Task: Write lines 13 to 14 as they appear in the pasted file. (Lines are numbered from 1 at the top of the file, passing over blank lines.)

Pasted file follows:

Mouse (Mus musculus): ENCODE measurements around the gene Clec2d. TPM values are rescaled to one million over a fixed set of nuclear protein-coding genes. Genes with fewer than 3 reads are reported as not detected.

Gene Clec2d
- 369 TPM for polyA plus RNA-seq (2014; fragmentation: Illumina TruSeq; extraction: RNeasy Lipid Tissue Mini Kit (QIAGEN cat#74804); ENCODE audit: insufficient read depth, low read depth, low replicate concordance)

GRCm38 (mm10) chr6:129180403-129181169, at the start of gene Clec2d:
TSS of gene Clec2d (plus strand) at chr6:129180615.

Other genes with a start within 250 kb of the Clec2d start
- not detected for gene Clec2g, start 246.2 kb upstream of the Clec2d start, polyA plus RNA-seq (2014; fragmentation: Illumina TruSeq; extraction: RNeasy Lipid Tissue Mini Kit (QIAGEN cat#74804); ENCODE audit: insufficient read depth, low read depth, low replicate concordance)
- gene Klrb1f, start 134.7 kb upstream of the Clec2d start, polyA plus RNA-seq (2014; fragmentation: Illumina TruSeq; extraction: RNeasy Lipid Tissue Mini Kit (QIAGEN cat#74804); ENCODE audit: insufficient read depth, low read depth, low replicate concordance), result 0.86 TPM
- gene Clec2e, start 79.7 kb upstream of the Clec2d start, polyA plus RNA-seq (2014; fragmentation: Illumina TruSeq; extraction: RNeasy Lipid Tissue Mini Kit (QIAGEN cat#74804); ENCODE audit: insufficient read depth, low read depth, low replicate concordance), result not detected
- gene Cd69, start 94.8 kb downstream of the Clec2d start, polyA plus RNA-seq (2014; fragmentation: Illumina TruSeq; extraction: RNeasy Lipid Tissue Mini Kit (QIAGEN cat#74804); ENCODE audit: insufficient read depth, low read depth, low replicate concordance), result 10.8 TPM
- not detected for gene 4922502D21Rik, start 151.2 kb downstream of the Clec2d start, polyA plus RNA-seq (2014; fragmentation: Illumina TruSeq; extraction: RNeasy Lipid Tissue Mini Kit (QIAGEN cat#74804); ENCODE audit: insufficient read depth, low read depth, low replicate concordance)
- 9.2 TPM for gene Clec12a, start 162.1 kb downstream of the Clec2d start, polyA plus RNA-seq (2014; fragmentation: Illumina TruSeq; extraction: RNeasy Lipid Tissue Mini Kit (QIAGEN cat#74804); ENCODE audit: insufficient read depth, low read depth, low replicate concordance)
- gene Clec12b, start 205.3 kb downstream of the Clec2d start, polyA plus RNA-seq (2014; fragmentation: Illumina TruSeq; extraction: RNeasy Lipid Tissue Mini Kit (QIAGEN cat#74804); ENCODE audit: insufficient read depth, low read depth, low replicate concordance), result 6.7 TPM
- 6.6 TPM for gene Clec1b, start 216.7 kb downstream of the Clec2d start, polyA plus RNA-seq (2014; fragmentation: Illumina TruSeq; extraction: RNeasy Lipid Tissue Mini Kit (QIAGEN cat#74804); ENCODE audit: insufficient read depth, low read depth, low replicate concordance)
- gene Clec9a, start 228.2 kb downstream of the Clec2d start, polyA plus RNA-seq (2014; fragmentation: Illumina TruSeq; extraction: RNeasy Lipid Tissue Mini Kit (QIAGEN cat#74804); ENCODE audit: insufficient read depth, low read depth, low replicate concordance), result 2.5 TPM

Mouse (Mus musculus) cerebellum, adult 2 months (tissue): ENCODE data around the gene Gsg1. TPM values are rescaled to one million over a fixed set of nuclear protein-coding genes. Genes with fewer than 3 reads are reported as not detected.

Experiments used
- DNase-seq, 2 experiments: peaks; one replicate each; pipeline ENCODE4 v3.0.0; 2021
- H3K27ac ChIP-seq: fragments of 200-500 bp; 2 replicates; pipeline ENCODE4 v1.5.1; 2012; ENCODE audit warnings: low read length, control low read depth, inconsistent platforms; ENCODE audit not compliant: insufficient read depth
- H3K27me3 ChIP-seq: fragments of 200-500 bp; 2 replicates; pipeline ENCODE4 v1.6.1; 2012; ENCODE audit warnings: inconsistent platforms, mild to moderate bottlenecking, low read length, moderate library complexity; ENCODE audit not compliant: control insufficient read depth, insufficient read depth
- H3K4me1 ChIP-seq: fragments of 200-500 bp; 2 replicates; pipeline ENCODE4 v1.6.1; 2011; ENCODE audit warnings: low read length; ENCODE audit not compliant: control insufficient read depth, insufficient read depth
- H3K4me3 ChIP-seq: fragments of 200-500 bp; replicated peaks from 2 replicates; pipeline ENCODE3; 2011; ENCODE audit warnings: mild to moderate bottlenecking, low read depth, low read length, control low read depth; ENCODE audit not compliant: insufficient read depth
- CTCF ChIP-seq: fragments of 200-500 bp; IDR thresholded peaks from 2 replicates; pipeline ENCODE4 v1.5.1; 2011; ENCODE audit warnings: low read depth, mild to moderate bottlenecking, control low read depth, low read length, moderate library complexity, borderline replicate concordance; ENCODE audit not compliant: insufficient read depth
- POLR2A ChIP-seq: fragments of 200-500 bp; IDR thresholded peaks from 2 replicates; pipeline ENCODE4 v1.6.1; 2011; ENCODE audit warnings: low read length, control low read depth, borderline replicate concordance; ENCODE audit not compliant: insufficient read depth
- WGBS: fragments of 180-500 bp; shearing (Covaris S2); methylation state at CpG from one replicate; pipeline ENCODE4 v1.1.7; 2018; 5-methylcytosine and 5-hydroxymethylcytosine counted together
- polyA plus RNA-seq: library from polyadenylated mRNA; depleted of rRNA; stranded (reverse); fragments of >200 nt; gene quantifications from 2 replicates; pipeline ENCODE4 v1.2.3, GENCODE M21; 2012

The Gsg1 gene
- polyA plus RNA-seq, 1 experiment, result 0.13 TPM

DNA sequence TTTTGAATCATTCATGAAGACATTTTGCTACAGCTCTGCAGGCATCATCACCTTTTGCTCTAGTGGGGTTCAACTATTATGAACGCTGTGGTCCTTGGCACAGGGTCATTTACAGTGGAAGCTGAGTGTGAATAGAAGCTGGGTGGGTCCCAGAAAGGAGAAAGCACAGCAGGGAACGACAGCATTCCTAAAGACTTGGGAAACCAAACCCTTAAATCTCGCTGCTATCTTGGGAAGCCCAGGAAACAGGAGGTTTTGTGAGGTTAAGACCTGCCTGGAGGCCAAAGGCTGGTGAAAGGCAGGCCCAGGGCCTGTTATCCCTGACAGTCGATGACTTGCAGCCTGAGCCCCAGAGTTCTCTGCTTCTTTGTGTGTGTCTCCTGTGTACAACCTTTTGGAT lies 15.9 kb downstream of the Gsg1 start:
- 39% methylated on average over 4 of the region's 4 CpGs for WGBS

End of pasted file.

- gene Clec12b, start 205.3 kb downstream of the Clec2d start, polyA plus RNA-seq (2014; fragmentation: Illumina TruSeq; extraction: RNeasy Lipid Tissue Mini Kit (QIAGEN cat#74804); ENCODE audit: insufficient read depth, low read depth, low replicate concordance), result 6.7 TPM
- 6.6 TPM for gene Clec1b, start 216.7 kb downstream of the Clec2d start, polyA plus RNA-seq (2014; fragmentation: Illumina TruSeq; extraction: RNeasy Lipid Tissue Mini Kit (QIAGEN cat#74804); ENCODE audit: insufficient read depth, low read depth, low replicate concordance)